The costumes transfix in their beauty. Ruth E. Carter’s costume designs convey the majestic beauty people in Wakanda epitomize. But they also allow for individuality. The mourning attire of white is brought to stunning life and even someone like me, who abhors white, cannot look away. Colors, makeup, and hair combine to breathtaking effect alongside spiritual, uplifting music. The vocals the Talocans make in the water are ethereal notes that resonate after the song ends. Sounds and visuals together present residents of Wakanda and Talocan with beauty that surpasses, indeed shatters, anything that came before.
Hard To Choose A Side
Both films deal with battles between Black and Brown communities. What is at war are two ideologies regarding how to protect their respective homelands. This leaves you uncertain about how you should feel. Also, both wars were about attacking colonizers. In the former film, Killmonger (Michael B. Jordan) wanted to give Black people the tools to fight back. In Wakanda Forever, Namor wants to circumvent an invasion by striking first. Neither of these sentiments is wrong. Historical and present-day violence the U.S. unleashes makes it challenging to argue.
In both films, you want both sides to win, or at least neither to lose. So as I watched, I did not cheer for Talocan to lose, but rather a resolution. Shuri and Namor connect through their pain and anger. Both ooze hurt and their scenes together are amazing. So, you do not want these two beautiful, culturally rich nations at odds with each other. As such, you pray for a peaceful resolution. But I am tired of seeing films uplifting the community, while pairing us against each other.
Given The Conflict
Ross’s (Martin Freeman) continued presence from the previous film to this one irks me. His condescension in the first movie is typical. U.S. history views countries like Wakanda as inferior and weak. Curious to see how they would resolve this, the first film opted to settle it with Ross taking a bullet for Nakia. Then the tension vanishes. Ross also plays a role in the final battle and proves pivotal in stopping Killmonger’s plans.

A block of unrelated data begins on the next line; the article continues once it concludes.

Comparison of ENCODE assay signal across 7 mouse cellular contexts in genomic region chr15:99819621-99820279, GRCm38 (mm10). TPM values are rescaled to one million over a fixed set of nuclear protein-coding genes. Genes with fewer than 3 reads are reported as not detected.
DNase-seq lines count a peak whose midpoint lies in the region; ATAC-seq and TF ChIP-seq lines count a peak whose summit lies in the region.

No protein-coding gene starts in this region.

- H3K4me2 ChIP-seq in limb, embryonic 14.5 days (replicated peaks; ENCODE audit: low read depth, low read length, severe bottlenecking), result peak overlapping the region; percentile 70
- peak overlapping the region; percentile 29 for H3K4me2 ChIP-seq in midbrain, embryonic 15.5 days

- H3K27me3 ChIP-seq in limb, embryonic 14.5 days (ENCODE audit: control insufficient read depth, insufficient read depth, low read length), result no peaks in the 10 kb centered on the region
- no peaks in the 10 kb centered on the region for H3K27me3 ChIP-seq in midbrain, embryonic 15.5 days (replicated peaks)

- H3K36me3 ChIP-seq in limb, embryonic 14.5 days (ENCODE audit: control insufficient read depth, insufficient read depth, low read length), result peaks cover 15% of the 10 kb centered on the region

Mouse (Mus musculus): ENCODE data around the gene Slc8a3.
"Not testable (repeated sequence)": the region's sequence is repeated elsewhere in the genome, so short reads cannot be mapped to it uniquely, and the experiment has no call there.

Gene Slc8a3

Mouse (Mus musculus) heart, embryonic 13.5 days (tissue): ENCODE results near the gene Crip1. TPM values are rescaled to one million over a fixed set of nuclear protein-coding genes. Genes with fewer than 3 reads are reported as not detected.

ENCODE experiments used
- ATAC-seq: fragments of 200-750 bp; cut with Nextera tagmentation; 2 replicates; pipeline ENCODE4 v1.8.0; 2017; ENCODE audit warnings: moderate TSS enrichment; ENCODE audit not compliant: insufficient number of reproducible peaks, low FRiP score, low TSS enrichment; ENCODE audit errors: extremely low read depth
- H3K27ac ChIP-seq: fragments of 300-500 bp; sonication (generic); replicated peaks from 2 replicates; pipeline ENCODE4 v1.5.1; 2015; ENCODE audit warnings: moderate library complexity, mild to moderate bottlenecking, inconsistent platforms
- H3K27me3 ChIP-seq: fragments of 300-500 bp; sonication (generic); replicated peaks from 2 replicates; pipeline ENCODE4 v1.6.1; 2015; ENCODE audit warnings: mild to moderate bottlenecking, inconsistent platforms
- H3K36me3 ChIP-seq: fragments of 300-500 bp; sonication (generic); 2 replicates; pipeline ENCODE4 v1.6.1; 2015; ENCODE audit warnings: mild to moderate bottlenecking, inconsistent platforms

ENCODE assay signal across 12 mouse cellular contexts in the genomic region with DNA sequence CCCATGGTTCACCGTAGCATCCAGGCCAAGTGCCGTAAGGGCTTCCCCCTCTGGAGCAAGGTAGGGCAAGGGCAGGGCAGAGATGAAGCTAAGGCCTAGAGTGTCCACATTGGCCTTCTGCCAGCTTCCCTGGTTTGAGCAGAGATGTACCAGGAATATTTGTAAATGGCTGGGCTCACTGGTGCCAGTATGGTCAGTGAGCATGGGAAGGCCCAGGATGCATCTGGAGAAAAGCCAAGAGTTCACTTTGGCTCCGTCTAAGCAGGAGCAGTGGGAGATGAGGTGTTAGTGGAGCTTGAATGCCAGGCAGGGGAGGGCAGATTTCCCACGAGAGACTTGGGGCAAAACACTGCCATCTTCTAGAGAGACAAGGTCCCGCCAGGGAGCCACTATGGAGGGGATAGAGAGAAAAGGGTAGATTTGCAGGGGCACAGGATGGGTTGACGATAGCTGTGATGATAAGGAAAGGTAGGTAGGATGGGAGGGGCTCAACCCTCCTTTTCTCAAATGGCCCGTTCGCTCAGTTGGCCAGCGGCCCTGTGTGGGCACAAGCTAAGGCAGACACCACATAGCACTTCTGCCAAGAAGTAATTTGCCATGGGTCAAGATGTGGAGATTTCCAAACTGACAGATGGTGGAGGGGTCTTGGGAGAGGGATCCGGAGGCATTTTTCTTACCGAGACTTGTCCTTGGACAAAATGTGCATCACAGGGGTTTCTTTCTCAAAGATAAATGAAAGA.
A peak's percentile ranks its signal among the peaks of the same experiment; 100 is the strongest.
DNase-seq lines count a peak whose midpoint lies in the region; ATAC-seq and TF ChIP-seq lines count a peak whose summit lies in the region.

In this film, again, Ross feels unnecessary. In an ideal or pessimistic mood, you could see Ross’s continued inclusion as a “we get there together” or a need to place a good white character in the film for some viewers to latch on to. Since Hollywood ignorantly believes a movie, diverse or not, requires someone for white people, I go with the latter. It is exhausting watching the continued pandering to a demographic that has been catered to for generations. Also, giving a white “good guy” while showing conflict between our communities feels worse.
A Journey Through Grief And Hope
Despite my issues with Ross in both films and outside situations—like Letitia Wright’s nonsense and that Black critics again fought for access to screenings and talent—I love Wakanda Forever like I love Black Panther. In time, these outside factors may harm both films if nothing changes. But Marvel needs to deliver the promise outside the film. You cannot show a beautiful world and deny others in the community the opportunity to walk in it. Nor should Black critics be an afterthought for access. You cannot want our dollars in theaters while ignoring our voices. To have films that showcase our importance, our humanity and our worth and behave that way is offensive.
Wakanda Forever ends on a note that, although T’Challa and the beloved actor Chadwick Boseman are gone, hope remains. What you take away from Wakanda Forever will depend on where your ideals lie. Recommended, but keep some Kleenex handy. Black Panther was a movement, a step into a world we all yearn for. Wakanda Forever is that world mourning, raging, and persevering toward something more despite losses. Black Panther: Wakanda Forever feels raw in its honesty and though problematic in parts, I loved it.